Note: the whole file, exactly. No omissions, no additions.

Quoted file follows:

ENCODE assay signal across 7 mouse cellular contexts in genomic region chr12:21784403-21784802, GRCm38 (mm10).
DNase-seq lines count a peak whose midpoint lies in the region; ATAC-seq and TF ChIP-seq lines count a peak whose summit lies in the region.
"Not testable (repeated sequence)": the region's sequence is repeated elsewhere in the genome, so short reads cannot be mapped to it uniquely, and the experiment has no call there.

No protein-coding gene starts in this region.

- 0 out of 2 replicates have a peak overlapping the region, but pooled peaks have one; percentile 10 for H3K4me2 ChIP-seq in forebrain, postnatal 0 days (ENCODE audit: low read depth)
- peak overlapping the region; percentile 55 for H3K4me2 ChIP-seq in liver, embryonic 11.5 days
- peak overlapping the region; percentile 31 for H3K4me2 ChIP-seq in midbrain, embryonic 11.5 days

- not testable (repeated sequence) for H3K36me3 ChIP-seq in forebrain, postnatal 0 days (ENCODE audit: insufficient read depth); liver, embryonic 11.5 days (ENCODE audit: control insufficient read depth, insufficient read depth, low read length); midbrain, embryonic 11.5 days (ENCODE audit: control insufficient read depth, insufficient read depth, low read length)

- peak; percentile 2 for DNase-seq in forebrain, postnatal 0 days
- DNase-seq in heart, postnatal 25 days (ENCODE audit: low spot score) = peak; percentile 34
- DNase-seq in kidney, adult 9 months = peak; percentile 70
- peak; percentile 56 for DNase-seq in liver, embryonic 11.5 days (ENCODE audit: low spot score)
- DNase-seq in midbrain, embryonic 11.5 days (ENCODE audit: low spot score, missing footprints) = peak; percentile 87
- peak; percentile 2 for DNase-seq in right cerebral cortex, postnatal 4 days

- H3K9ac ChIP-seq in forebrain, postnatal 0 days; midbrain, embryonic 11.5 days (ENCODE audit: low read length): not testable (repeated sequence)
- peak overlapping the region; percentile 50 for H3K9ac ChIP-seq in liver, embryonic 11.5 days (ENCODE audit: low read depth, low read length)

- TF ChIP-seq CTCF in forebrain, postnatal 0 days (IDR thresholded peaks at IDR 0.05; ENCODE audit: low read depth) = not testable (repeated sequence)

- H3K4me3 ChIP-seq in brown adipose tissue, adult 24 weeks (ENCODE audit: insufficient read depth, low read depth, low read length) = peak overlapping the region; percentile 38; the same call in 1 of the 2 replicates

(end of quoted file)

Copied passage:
ENCODE assay signal across 7 mouse cellular contexts in genomic region chr12:21784403-21784802, GRCm38 (mm10).
DNase-seq lines count a peak whose midpoint lies in the region; ATAC-seq and TF ChIP-seq lines count a peak whose summit lies in the region.
"Not testable (repeated sequence)": the region's sequence is repeated elsewhere in the genome, so short reads cannot be mapped to it uniquely, and the experiment has no call there.

No protein-coding gene starts in this region.

- 0 out of 2 replicates have a peak overlapping the region, but pooled peaks have one; percentile 10 for H3K4me2 ChIP-seq in forebrain, postnatal 0 days (ENCODE audit: low read depth)
- peak overlapping the region; percentile 55 for H3K4me2 ChIP-seq in liver, embryonic 11.5 days
- peak overlapping the region; percentile 31 for H3K4me2 ChIP-seq in midbrain, embryonic 11.5 days

- not testable (repeated sequence) for H3K36me3 ChIP-seq in forebrain, postnatal 0 days (ENCODE audit: insufficient read depth); liver, embryonic 11.5 days (ENCODE audit: control insufficient read depth, insufficient read depth, low read length); midbrain, embryonic 11.5 days (ENCODE audit: control insufficient read depth, insufficient read depth, low read length)

- peak; percentile 2 for DNase-seq in forebrain, postnatal 0 days
- DNase-seq in heart, postnatal 25 days (ENCODE audit: low spot score) = peak; percentile 34
- DNase-seq in kidney, adult 9 months = peak; percentile 70
- peak; percentile 56 for DNase-seq in liver, embryonic 11.5 days (ENCODE audit: low spot score)
- DNase-seq in midbrain, embryonic 11.5 days (ENCODE audit: low spot score, missing footprints) = peak; percentile 87
- peak; percentile 2 for DNase-seq in right cerebral cortex, postnatal 4 days

- H3K9ac ChIP-seq in forebrain, postnatal 0 days; midbrain, embryonic 11.5 days (ENCODE audit: low read length): not testable (repeated sequence)
- peak overlapping the region; percentile 50 for H3K9ac ChIP-seq in liver, embryonic 11.5 days (ENCODE audit: low read depth, low read length)

- TF ChIP-seq CTCF in forebrain, postnatal 0 days (IDR thresholded peaks at IDR 0.05; ENCODE audit: low read depth) = not testable (repeated sequence)

- H3K4me3 ChIP-seq in brown adipose tissue, adult 24 weeks (ENCODE audit: insufficient read depth, low read depth, low read length) = peak overlapping the region; percentile 38; the same call in 1 of the 2 replicates